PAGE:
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Han-Yuan Chiu , Ching-An Chiu, Jhin-Sian Ke
In the past decades, many vegetable farmlands had been abandoned in Taiwanese mid-mountainous areas. These lands are characterized by drought due to higher than 70% gravel content, and are extremely alkaline due to long-term use of chicken manure and a large amount of lime. In this globally unique degraded land, there is no natural regeneration of any tree species, and traditional reforestation methods are rarely successful. This study aimed to explore the effects of gravel-removed planting and mulching on Alnus formosana seedlings. After 30-month monitoring, both mud planting and mulching could improve the survival rate of seedlings (8.5% for original gravel soil planting, 47.8% for gravel removed soil planting, and 57.8% for gravelremoved mud planting; 46.7% without mulching, 53.3% with peat mulching, and 58.3% with biochar mulching). The results suggested that removing gravel and mulching can increase the water capacity of the field and thus increase the survival of the seedlings. On the other, removing gravel and mulching has no significant difference in the growth of seedlings in diameter and height. Consequently, removing gravel of soil and mulching could promote A. formosana survival in the degraded land, but these measures are not helpful to the initial growth of surviving seedlings.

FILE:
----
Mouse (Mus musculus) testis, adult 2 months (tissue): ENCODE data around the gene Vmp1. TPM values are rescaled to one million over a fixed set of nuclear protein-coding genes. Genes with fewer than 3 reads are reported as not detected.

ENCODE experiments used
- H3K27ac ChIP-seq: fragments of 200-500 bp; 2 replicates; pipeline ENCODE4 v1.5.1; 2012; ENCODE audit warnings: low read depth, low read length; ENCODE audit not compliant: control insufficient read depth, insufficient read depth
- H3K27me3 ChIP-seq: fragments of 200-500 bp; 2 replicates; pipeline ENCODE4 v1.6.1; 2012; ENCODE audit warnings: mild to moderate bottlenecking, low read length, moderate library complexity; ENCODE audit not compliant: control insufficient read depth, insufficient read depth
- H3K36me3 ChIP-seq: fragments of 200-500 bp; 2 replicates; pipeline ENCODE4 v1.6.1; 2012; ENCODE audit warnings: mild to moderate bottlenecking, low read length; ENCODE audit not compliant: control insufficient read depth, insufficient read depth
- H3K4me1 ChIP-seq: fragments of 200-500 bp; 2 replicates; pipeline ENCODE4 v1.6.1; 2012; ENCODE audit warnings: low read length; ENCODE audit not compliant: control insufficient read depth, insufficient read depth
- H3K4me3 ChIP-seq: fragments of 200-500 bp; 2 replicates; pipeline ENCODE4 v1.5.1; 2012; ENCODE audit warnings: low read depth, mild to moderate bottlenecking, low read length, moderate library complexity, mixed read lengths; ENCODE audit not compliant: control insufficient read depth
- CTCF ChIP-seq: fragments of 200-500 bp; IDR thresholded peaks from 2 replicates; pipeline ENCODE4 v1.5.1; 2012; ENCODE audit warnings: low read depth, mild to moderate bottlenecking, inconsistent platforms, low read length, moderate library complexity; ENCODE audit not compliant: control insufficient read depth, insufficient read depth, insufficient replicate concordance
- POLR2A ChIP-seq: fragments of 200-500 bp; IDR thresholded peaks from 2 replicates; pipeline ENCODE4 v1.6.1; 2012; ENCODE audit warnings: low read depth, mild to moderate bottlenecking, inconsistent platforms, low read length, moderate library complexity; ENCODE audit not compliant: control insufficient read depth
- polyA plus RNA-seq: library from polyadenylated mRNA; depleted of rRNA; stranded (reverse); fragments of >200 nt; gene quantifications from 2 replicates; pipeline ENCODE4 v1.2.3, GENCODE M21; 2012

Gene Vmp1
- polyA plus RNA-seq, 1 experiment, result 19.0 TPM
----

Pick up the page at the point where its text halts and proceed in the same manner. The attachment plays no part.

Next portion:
Conference Presentation, SER2021
Pre-approved for CECs under SER's CERP program